“They were true champions. And they were classy.”
In faraway New Zealand, you earn accolades like that the hard way. Especially from former All Blacks coaches.
But it’s a measure of Ireland’s huge achievement that ex-New Zealand coach John Hart spoke so warmly about their performances this week. Like all true Kiwis, Hart was hurting deep inside at the All Blacks’ stunning series defeat.
But that didn’t stop him handing out praise. It’s the way they do it in New Zealand. Beat their men fair and square and they’ll be the first to congratulate you.
“The All Blacks were absolutely outplayed by a very, very good team playing 15-man rugby. Their distribution was fantastic, their accuracy superb. They just didn’t make mistakes. Ireland looked a complete team. They were well coached and their whole team was in sync. And they were driven by a guy in superb form,” he said.
“To me, there is no risk in retaining Johnny Sexton up to the World Cup. He fits what they are doing, he leads the orchestra. I think his performance was outstanding.”
But then, Hart saw quality at every turn in Andy Farrell’s squad.
“It was a very complete performance and every player added value. Some of those who have raised question marks about New Zealand have forgotten how good Ireland were.”
The All Blacks coach from 1996 to 1999, culminating at that year’s Rugby World Cup, talked with huge enthusiasm about some of Ireland’s lesser-known names.
“I thought their new hooker, Dan Sheehan, was fantastic. As for Peter O’Mahony, his performances right through were very special. He was a real trojan. And to watch three Kiwis (Jamison Gibson-Park, James Lowe and Bundee Aki) all shining on the world stage was revealing.
“None of them were ever close to becoming All Blacks when they were here. But that was a magnificent statement by those guys.”
So Ireland flew home, spirits soaring. But a nagging fear emerged. Have they peaked too soon with the 2023 Rugby World Cup in mind? Hart calmed Irish nerves.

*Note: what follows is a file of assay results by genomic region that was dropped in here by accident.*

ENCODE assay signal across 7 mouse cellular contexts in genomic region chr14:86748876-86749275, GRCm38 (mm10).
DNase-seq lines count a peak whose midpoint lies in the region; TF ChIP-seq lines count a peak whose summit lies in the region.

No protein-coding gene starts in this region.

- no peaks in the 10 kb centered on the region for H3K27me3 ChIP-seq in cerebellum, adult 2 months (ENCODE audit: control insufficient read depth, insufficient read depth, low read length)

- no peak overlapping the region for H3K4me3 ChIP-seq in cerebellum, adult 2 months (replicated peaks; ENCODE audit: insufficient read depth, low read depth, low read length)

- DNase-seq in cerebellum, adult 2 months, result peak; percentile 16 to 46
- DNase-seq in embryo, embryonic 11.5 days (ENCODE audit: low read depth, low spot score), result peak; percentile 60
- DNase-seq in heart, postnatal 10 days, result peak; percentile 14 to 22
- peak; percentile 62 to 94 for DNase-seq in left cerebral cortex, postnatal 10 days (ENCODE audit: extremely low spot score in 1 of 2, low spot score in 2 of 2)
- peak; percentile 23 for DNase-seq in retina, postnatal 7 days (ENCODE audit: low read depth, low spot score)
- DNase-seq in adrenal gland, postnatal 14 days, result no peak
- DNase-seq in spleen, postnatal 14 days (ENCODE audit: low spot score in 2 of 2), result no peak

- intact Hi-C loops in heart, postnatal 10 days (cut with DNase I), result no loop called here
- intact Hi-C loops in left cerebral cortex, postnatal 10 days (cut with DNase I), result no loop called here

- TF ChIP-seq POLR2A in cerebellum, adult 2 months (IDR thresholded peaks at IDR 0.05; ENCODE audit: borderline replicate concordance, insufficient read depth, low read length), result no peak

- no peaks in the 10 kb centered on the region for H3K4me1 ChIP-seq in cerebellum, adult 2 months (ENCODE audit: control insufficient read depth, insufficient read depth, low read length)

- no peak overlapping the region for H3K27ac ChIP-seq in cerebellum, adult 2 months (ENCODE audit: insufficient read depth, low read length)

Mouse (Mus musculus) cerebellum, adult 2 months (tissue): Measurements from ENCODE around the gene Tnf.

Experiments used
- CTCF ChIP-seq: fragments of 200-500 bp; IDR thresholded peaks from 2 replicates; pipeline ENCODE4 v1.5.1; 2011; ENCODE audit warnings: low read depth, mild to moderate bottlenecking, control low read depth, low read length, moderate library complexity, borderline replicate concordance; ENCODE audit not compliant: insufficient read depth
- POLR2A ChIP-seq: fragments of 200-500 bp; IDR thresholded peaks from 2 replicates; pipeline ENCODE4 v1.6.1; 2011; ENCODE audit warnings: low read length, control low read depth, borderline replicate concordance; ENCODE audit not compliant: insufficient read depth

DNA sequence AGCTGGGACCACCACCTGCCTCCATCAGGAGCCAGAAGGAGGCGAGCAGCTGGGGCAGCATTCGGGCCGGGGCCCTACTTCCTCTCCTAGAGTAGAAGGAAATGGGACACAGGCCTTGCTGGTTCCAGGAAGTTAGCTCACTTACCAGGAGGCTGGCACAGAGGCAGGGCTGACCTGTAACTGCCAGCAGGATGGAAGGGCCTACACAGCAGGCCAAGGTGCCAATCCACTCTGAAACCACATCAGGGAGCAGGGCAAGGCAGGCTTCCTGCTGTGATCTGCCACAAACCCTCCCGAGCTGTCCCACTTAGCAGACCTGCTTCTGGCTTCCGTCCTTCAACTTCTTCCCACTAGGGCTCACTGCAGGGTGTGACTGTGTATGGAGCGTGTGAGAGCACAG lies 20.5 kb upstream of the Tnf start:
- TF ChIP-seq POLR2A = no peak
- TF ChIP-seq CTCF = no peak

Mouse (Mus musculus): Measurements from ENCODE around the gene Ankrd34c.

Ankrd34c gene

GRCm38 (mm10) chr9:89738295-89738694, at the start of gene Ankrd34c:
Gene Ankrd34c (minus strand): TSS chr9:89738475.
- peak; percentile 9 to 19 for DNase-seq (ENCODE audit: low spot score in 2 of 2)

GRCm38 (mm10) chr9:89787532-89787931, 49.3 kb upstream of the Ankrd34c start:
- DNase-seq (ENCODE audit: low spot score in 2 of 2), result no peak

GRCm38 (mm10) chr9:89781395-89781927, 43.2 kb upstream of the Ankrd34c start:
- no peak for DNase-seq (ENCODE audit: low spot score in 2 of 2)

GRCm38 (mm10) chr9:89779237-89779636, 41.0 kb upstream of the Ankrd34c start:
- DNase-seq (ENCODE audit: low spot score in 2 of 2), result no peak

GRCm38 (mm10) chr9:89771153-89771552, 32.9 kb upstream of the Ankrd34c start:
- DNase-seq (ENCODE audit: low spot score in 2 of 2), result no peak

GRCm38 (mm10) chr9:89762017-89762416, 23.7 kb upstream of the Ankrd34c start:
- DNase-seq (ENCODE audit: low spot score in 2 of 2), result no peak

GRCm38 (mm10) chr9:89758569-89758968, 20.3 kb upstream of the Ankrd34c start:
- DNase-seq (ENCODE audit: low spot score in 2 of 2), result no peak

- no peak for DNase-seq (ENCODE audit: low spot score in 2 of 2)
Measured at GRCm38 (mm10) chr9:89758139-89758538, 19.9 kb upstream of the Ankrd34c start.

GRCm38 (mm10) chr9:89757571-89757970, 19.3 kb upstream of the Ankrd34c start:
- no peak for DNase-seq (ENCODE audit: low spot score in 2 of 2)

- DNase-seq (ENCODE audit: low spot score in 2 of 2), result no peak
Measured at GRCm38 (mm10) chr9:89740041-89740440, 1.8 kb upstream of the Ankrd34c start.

“There is always a danger you show your hand too early. But if you are very strong, I don’t see that as a problem. I think they are in great shape. They look to be a very settled team from the selection point of view. For me, they’re in great shape to go into the World Cup. And what a series win like this does do is give the Irish self belief,” he said.
“What they have done is a very, very special achievement. Outside of Lions tours, we have only ever lost three Test series at home in our history. This is a huge achievement by Ireland. They are one of the top two teams in the world now.”
Hart has obvious concerns about the All Blacks. He maintains if you picked a World XV today, he suspects most All Blacks would struggle to make it. Maybe Will Jordan, perhaps Ardie Savea. But few others.
“Suddenly, we don’t have that depth of world-class available. We have some good players but world-class? Not so many,” he said.
There is something else from the pages of rugby history that should encourage Ireland.
In June 2003, just a few months before that year’s World Cup, England beat the All Blacks 15-13 in Wellington, even after being reduced to 13 men at one stage. They also beat the Wallabies in Australia, 25-14. Those wins fuelled England’s World Cup triumph five months later.
But one thing might prove an insurmountable hurdle between Ireland and World Cup glory. And Hart is one of many observers angry at the situation.
“It is a ridiculous draw. You have Ireland, France, New Zealand and South Africa all in the same half of the draw. It is a shambles. The All Blacks and Ireland could both be out before the Semi-Finals. Teams in the opposite half must be laughing. The draw should be made a year out, no more.”
Hart also pleads for more common sense in rugby’s laws.
“The scrum is killing rugby, it wastes so much time. And there has to be greater leniency to accidental hits. Red and yellow cards are becoming the bane of the game worldwide.”
It wasn’t just Ireland of the northern hemisphere teams who flew home all chipper and smiling at their tour outcomes. England brought through some promising youngsters in beating Australia. And Wales, who couldn’t beat Italy at home last March, took a Test off the South Africans, despite losing the overall series.
England certainly improved. But they’re lightyears behind Ireland in finding a settled, experienced team. Next winter in Dublin when the two teams meet should confirm that.
As for the wily French, they kept their top men at home, resting on the beach after a long, hard season. Sensible people.
Ireland look ready for the World Cup. They challenge South Africa and Australia at home in November and can beat both. Come September next year, they’ll have a core of experienced players who know how to beat the best in the world.
Bring it on!